Stearns hosts Vermont Bluegrass legends


Max Van Wie

Dan and Willy Lindner with Bob Amos and Catamount Crossing

Stearns Performance Space was home to an interesting night of Bluegrass originals and traditional music Wednesday, Nov. 13.

Opening the show, Bob Amos & Catamount Crossing mixed their distinctly northern Bluegrass with traditional southern Bluegrass music to create a sound that proved to be both powerful and caressing at the same time.

Amos’s smooth banjo rolls backed by his traditional five-piece band including Freeman Corey on fiddle, Bob Dick (formerly of Front Range) on bass, Gary Darling on mandolin and Steve Wright on guitar, created a more-than-solid foundation on which to build their nearly flawless three and four-part harmonies.

The band left little to be desired as far as technique and musicianship, the minor flaws covered by powerful vocal harmonies that flowed smoothly out into the audience., The band served up a blend of their original bluegrass tunes while still playing upbeat and driving standards such as “Salt Creek” and “Big Sciota” to keep the undeniably older crowd’s feet tapping.

Brothers Dan and Willy Lindner (formerly of Banjo Dan and The Midnight Plowboys), who alone make up the band The Sky Blue Boys, followed up Catamount Crossing’s energetic set with a bare bones “brothers duet” performance.

This kind of two-person band is inspired by many bands during the 30s and 40s that were also were brother duets. The brothers took time on stage to explain how this band makeup started because of the distance between homes during that time period. Boys growing up on farms who played instruments back then only had their own brothers to play with on a daily basis. This band makeup resulted in many extremely refined and practiced two-piece bands popping up randomly all over the country. One more popular band that found great success in the “brothers duet” style of music during the 40s was Flatt and Scruggs, two men who wrote many of the bluegrass standards of their time.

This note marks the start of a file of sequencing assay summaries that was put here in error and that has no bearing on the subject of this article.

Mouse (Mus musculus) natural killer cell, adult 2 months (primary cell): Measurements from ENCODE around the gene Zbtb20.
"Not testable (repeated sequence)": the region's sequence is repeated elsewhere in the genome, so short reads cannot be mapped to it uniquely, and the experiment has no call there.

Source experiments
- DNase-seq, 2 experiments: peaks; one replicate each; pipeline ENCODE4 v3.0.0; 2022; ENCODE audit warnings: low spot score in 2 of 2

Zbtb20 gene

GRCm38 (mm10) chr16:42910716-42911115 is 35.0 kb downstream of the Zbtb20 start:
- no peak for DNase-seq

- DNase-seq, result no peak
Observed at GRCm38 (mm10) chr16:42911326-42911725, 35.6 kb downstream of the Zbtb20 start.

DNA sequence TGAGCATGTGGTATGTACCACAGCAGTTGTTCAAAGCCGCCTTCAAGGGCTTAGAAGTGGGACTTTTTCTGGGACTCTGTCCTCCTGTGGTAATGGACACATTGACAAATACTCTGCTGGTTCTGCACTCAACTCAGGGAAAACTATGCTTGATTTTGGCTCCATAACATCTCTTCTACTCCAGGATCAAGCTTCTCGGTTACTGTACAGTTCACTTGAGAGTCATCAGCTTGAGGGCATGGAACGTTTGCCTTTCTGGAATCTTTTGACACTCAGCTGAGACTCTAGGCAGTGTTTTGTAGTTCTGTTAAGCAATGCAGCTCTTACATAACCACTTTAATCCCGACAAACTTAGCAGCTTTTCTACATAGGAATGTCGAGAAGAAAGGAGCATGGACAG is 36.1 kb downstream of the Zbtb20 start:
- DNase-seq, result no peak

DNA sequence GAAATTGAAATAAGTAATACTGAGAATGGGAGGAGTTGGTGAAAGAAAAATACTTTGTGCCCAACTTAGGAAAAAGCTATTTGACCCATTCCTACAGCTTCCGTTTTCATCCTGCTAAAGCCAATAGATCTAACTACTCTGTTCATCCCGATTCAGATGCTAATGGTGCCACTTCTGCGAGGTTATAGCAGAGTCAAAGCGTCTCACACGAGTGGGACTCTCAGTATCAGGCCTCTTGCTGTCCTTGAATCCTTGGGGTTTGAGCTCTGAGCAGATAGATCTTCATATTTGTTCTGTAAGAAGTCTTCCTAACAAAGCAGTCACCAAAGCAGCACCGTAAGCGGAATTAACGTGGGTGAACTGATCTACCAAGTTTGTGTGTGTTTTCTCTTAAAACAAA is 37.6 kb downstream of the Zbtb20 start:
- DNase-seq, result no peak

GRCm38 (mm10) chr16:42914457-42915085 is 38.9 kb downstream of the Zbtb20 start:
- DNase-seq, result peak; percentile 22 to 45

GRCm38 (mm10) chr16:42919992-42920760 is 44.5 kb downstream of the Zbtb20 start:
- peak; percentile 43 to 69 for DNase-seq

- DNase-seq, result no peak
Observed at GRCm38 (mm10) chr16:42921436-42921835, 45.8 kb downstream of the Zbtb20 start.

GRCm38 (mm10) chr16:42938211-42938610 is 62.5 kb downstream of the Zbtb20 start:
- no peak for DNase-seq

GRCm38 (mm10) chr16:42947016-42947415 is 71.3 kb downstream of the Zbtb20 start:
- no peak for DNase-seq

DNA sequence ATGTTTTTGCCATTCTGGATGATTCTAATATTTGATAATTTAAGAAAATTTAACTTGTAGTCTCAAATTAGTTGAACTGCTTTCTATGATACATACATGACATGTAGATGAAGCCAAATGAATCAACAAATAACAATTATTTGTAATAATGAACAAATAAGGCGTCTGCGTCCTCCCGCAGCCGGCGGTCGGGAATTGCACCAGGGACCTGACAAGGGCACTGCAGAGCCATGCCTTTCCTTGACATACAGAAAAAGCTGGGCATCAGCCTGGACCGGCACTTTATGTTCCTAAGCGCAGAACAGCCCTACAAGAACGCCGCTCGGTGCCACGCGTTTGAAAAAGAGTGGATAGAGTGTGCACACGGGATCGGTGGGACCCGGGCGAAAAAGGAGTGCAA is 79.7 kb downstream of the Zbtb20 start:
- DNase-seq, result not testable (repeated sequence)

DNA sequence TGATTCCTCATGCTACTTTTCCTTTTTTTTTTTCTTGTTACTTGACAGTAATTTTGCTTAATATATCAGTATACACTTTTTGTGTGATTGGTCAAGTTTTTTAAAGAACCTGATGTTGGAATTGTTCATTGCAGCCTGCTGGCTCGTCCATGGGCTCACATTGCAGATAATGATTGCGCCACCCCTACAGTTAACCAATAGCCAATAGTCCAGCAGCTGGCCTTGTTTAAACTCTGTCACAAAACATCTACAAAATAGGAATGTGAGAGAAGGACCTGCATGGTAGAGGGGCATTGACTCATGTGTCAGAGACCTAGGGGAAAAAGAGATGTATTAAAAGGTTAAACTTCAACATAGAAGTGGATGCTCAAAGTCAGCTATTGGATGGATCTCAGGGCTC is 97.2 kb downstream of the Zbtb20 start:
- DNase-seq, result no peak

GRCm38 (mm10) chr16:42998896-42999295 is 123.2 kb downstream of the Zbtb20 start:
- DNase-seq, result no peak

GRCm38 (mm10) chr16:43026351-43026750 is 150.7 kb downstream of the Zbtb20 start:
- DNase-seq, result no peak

The Lindner brothers were true to their roots and went on to perform a set that was both highly refined and highly energetic. It was difficult not to smile while watching these brothers, sporting matching clothing and mustaches, perform with seemingly effortless harmonies that only true kinship could achieve.

Banjo Dan proved to be proficient on not only his banjo but also on his dobro, which he played on minor-key songs such as “Maggie’s Farm,” which brought a dark and lonesome sound to the set.

The brothers ended with a Civil War song entitled “Last Letter Home,” in which the oddly close two-part harmonies were prominent. Dan contributed the last verse of the song, ending the set on a more personal note.

At the very end of The Sky Blue Boy’s set, the Lindner brothers, in true Bluegrass tradition, invited the whole Catamount Crossing band up onto the stage to perform a few impromptu traditional pieces to end the night – including a Ricky Skaggs piece entitled “River of Jordan” and the old Bill Monroe tune “Wheel Hoss,” on which every member of both bands took a solo, except for Bob Dick on bass.

The dynamic on the stage was interesting because it was not only host to a large amount of talent but also a large amount of respect. Both bands were obviously thankful for the opportunity to perform with each other, openly expressing their gratitude to an obviously appreciative audience.

For Bluegrass fans, Wednesday night’s show in Stearns was a real gift and a chance to spend an evening with a number of Vermont’s musical legends.